On Con Men, Advanced Edition

The core discipline of value investing is not buying it cheap, but margin of safety.  Margin of safety means you aren’t going to lose too much if you are wrong, and face it, we make mistakes.  I do, and you do.  It goes back to the two rules: 1) Don’t lose money. 2) Don’t forget rule #1.

In my last piece On Con Men, I dealt with irregulars.  And even in my more recent piece, Avoid Investment Scams and Bad Advice, Web Edition, I dealt with irregulars.  By irregulars, I mean those that don’t come through a regular channel for investing.  These are people that try to attract those that want something off the beaten path, for either high return, or high safety.

But not all con men are irregulars.  Some are regulars, with all the trappings of success — they work for a well-known firm.  They dress well, speak well, and are aware of most major trends, and the concerns of investors.  They have seemingly well-designed financial plans that the firm’s models produce.  They have clever ways of helping you meet your income goals.  Everything about them says, “We can assure financial security for you.”

I have interacted with some of these fellows (no ladies yet) on boards that I have been on.  (Oddly, when I was a corporate and mortgage bond manager, the people I interacted with were far less slick.  I think the bond market tolerates people that are more down-to-earth than the equity market does.)  I usually have to bite my tongue, because  they are front men.  They know the limited bits that they have been fed by sales management, but they really don’t know much beyond that.

On rare occasion, I will take the floor and rant at the salesman.  I try not to; I only do it if they lie (as I see it).  Usually, they’re just trying to earn a living, and there is nothing to be gained by making fools of them.  But occasionally, they try to lure people into investments that are not in their best interests.

I have often said that the lure of free money brings out the worst in people.  I think that one key area of that is the seeking of yield.  I will say it plainly: Wall Street can give you whatever yield you like, if you don’t care about preservation of principal.  Yield is the oldest scam in the books.

Wall Street has a wide variety of yield products, and I highlight this now, because we are in a low yield environment, and they will bring these products out more often as a result.  One example that I have talked about before is structured notes.  What I would like to talk about tonight are reverse convertibles.

One easy way to enhance yield is to sell an option against your positions.  The problem with that is that the option could come into the money, and you suffer a capital loss as a result, often exceeding the extra income “earned.”

With convertible bonds, you have the best of all worlds.  The holder is long an option.  If things go well, it is convertible into stock.  If things go, badly, you have the downside protection of a bond (which can still default, but hey, you are higher in the bankruptcy pecking order.  Maybe you’ll get something?).  The cost of the best of all worlds is a lower yield than one would get on straight nonconvertible debt.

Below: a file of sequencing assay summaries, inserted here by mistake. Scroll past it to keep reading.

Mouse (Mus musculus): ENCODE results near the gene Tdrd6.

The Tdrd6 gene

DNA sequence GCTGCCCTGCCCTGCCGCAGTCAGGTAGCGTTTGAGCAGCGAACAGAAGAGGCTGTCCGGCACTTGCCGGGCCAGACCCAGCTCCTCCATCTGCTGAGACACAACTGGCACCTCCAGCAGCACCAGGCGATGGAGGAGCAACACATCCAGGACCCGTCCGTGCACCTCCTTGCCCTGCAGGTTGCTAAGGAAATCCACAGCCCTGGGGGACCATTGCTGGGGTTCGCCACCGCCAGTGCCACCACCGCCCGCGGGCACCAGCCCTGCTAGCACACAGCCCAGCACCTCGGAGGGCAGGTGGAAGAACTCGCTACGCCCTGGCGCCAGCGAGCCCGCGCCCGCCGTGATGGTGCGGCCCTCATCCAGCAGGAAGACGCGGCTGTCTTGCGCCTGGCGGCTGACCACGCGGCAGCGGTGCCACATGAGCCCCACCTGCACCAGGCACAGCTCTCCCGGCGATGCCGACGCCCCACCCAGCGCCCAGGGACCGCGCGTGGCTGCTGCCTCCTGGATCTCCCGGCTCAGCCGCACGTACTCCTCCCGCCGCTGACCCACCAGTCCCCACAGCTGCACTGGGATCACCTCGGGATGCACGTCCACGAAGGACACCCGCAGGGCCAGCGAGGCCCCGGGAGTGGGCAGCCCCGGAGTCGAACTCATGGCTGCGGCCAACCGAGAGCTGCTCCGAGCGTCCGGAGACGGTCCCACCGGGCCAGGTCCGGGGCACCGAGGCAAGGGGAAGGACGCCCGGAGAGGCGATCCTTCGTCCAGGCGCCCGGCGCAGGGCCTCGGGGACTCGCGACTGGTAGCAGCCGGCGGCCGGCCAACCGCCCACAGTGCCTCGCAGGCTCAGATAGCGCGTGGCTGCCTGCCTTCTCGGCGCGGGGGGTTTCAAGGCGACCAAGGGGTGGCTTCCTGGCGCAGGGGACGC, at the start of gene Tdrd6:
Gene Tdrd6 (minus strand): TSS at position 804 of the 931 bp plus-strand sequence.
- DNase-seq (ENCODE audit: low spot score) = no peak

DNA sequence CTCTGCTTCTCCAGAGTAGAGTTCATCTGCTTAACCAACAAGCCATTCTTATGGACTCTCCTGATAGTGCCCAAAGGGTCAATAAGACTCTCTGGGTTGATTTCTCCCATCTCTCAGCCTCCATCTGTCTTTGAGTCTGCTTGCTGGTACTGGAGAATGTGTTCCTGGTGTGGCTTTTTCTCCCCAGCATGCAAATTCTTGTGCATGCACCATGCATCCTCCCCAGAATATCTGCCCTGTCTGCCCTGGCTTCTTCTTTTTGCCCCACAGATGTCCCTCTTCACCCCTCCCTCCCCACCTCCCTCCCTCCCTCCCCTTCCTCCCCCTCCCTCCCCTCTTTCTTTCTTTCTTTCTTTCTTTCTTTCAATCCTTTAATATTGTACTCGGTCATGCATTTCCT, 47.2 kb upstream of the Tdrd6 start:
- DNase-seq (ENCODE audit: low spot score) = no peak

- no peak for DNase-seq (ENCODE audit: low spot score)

Reverse convertibles are the worst of all worlds.  The holder is short an option.  When things go well, it remains a bond.  If things go badly, it converts into stock, usually at a low price that delivers a capital loss.  But, the equalizer here is that if it remains a bond, you get a high yield.

That’s a big “if.”  My counsel to almost everyone is avoid complex products.  If you can’t get the yield that you need through ordinary vanilla products that are transparent, then either reduce your spending or consume a little capital.  Wall Street and insurance companies thrive on complexity, because you can’t price it or do comparisons.  You are playing their rigged game; they may not be trying to skin you, but just nick you.  Nicking you means they win, but you continue to play the game, so that they can nick you again.  It is like playing in a casino; the edge of the house is fixed, and will wipe anyone out that does not have an advantage (card counting in blackjack), but it does it so slowly and with volatility, that players do not perceive it.

Complex products are not created to do you a favor, but to cheat you on average.  Think about it: if you are invited to play a game for money, as an amateur, do you want to play against professionals?  I thought not.  But if you feel that way, why do you buy products from Wall Street that they know a whole lot better than you?

This goes back to my rule: don’t buy what others want to sell you; buy what you have personally researched and want to buy.  But what if I can’t understand enough to do anything with investing?  Then what?

Find your friend who knows the most about investing.  Ask him for his friend who knows the most about investing.  Repeat a third time if needed, but get to someone who can give you intelligent impartial advice.  If all else fails, go to Vanguard, and take their advice.  They will not harm you, though they might not help you a lot.

But be wary of those that offer easy solutions.  What is free is seldom cheap, as the Ferengi would say.  Get trustworthy intelligent third parties to look over your investments, and avoid slick salesmen with clever products that are hard to understand.